Boris Johnson’s curtailed mini-holiday to Scotland could soon start to feel a distant memory, with MPs returning to parliament on Tuesday, and the prime minister facing an overflowing political in-tray. Here are some of the more immediate crises he must face in the coming months:
Schools and universities
Most pupils in England and Wales return this week, many after nearly six months away from schools, with university and FE students following soon after. As well as managing the anger caused by this summer’s exams debacle, Johnson will be intensely aware of the role educational settings could play in pushing forward a new wave of coronavirus into the autumn and winter – and the overwhelming political imperative to keep them open nonetheless.
The government has been warned that for schools to remain open, new restrictions might be needed in other sections of the economy. But what? Wholesale closures of pubs and restaurants could finish off much of the hospitality sector, while local lockdowns have created anger, and can give the impression of a government playing an endless, “whack-a-mole” game that it cannot win.
A winter NHS crisis
It is easy to forget that even ordinary winters, with their run of flu and other seasonal illnesses, traditionally put huge pressure on the health service. Even if a fresh upsurge in Covid cases is less than feared, the impact could be severe. A big factor in winter hospital bed shortages is delays in moving vulnerable patients to care settings. With care homes still reeling from coronavirus, this could be even more significant this year.
Such is the political bandwidth taken up by Covid that the crisis that dominated UK politics for three years is now relegated to lower down on lists such as these. But the perils are still the same. In a matter of weeks, it would seem, Johnson must decide whether he gives up on talks with the EU, or prepares for the sort of carefully choreographed policy pirouette he undertook to seal the initial exit deal last year. The first will add to the economic and social impacts of an effective no-deal departure onto Covid; the latter would leave Brexit-minded Conservative MPs aghast and furious.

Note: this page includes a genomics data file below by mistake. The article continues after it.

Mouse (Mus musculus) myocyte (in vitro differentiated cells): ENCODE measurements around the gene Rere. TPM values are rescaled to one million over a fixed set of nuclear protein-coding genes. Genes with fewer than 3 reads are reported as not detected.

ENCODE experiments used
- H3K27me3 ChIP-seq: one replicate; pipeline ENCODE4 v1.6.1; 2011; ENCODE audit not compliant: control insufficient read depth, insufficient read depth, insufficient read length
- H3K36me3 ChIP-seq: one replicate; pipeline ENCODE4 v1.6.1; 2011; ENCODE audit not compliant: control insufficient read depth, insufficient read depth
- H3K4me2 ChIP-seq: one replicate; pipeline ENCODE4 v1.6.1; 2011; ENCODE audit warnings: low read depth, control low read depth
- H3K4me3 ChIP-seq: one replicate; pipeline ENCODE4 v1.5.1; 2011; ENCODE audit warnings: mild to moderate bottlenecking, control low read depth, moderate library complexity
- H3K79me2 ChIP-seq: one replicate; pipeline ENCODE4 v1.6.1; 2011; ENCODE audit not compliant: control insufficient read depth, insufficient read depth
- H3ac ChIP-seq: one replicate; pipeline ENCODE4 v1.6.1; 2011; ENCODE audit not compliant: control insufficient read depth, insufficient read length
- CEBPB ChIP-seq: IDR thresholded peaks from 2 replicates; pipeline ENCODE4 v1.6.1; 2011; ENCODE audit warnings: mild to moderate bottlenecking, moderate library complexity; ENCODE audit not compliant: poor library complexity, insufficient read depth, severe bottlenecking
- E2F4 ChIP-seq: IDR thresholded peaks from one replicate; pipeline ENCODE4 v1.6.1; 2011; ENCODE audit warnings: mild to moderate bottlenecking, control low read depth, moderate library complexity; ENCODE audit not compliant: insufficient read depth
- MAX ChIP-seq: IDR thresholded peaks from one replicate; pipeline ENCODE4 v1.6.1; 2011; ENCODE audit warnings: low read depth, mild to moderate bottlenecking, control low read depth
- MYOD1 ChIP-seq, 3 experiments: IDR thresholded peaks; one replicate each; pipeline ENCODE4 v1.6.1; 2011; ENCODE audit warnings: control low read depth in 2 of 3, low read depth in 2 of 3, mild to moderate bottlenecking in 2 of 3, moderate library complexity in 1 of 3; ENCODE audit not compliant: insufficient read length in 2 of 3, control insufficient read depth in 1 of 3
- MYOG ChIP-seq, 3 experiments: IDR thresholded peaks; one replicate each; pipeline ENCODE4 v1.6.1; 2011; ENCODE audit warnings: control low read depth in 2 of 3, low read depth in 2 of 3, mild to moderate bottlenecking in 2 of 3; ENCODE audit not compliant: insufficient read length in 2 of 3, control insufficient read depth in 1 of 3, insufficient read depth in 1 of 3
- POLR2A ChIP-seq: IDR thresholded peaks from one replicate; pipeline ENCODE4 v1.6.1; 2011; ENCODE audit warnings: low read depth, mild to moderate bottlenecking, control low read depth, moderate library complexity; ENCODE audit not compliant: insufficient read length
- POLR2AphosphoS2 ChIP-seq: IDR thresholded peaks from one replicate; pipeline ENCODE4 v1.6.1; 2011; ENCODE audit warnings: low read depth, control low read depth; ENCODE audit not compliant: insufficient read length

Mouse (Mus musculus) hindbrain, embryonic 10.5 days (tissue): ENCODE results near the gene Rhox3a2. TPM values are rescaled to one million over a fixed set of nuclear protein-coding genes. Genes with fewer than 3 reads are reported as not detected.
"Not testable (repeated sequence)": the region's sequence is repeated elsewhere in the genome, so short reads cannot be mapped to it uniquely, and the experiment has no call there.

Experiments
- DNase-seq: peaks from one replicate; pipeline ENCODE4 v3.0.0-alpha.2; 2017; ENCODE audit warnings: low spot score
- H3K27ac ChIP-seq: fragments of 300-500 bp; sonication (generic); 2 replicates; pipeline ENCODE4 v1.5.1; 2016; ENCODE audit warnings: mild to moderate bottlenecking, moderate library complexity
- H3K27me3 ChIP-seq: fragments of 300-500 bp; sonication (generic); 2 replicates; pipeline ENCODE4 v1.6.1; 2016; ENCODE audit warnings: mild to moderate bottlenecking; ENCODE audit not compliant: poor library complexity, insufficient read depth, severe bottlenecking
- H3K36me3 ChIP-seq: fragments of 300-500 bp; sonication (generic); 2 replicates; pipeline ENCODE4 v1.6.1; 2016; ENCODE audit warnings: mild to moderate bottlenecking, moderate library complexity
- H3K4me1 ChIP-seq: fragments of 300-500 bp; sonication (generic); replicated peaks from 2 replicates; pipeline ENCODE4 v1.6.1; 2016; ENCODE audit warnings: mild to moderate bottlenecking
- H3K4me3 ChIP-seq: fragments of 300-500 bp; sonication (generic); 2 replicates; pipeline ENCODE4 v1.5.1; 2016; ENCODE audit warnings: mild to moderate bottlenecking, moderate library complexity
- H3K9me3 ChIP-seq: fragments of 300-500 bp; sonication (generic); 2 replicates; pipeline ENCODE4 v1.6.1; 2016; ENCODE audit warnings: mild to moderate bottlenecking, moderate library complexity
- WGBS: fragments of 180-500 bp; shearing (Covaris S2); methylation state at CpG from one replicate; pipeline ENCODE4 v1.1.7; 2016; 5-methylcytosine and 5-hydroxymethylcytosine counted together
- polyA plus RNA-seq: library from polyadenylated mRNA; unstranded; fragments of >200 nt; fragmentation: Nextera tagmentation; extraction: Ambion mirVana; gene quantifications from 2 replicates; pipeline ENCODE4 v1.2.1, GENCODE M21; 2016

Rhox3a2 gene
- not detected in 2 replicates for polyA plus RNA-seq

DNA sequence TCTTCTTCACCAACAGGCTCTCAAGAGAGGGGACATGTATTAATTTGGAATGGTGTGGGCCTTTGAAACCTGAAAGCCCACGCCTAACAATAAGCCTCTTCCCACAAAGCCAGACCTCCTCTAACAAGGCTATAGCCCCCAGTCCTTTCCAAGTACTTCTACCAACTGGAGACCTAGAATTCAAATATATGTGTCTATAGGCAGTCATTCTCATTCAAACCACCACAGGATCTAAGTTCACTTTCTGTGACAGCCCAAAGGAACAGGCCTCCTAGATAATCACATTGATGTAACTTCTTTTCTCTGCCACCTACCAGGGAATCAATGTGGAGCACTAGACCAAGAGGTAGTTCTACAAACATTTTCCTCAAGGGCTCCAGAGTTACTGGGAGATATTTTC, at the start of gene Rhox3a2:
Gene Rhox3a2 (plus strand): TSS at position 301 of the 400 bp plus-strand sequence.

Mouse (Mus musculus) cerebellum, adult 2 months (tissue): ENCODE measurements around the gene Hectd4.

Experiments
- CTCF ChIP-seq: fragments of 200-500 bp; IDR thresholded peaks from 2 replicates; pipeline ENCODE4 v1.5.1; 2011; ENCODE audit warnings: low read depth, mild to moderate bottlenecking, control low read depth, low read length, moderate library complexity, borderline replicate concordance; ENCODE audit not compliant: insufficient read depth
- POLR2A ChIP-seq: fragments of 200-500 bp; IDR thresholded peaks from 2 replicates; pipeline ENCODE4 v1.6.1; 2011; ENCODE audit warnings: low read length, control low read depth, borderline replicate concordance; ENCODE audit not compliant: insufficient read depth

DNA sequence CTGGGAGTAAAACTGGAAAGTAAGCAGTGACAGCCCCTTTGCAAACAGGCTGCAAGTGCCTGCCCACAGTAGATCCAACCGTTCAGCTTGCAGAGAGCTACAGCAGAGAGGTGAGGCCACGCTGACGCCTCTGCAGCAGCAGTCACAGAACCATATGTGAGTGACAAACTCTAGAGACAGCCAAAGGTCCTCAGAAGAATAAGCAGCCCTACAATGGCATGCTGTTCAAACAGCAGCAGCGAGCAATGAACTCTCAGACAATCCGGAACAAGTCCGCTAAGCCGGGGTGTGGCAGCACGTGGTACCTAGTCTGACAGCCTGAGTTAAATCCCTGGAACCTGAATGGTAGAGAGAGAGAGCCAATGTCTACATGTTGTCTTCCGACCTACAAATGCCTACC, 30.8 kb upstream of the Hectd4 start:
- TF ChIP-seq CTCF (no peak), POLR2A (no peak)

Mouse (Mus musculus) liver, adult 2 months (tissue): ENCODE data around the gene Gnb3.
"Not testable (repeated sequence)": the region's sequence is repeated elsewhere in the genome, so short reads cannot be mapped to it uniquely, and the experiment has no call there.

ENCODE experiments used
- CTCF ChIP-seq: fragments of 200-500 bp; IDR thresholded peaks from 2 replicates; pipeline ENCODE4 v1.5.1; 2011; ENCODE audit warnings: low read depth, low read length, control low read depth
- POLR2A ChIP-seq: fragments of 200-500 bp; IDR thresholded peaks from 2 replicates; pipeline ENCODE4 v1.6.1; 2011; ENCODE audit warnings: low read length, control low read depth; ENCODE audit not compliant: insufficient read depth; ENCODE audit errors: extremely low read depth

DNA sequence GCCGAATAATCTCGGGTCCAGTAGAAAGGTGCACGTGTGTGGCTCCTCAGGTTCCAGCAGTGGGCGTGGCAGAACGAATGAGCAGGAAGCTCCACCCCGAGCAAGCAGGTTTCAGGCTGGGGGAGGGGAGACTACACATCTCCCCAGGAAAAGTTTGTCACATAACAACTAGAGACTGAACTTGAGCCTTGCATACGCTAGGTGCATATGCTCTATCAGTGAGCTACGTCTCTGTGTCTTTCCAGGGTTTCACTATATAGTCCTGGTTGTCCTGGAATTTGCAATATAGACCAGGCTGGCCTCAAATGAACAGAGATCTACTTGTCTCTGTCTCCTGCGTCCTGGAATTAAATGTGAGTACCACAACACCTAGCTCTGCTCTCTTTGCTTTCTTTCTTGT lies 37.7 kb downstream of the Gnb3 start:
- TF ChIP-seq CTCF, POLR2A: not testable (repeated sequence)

The public finances
The idea of increases to corporation and inheritance tax, among others, brought a predictably angry response from some Tory MPs after it was floated in Sunday papers. It could just be Treasury kite-flying. But one thing is clear: given Johnson has promised no return to austerity, there are some big holes developing in the public finances. His decision is not whether they must be addressed, just how and when.
For all that Gavin Williamson has been written off as a zombie education secretary, awaiting the inevitable demise, the last near-nine months have shown that Johnson’s government has a habit of defying norms on accountability, as shown by the continued presence of Dominic Cummings and Robert Jenrick. The PM faces a wider conundrum. Sweeping reshuffles can be used a demonstration of Downing Street power. But for a still-new PM with a strong majority and no need to assuage competing power bases, doing one so soon could be seen as a sign that – as some Tory MPs believe – too much of the current cabinet isn’t up to the job.
Johnson might prefer to ignore this issue, but it’s not about to go away, especially with the UK due to hold the crucial Cop26 climate summit next year. If Joe Biden wins November’s US election, international cooperation could spark back into life; if Donald Trump is returned, then other countries might have to face a US-less response to the issue.
Read the original article at The Guardian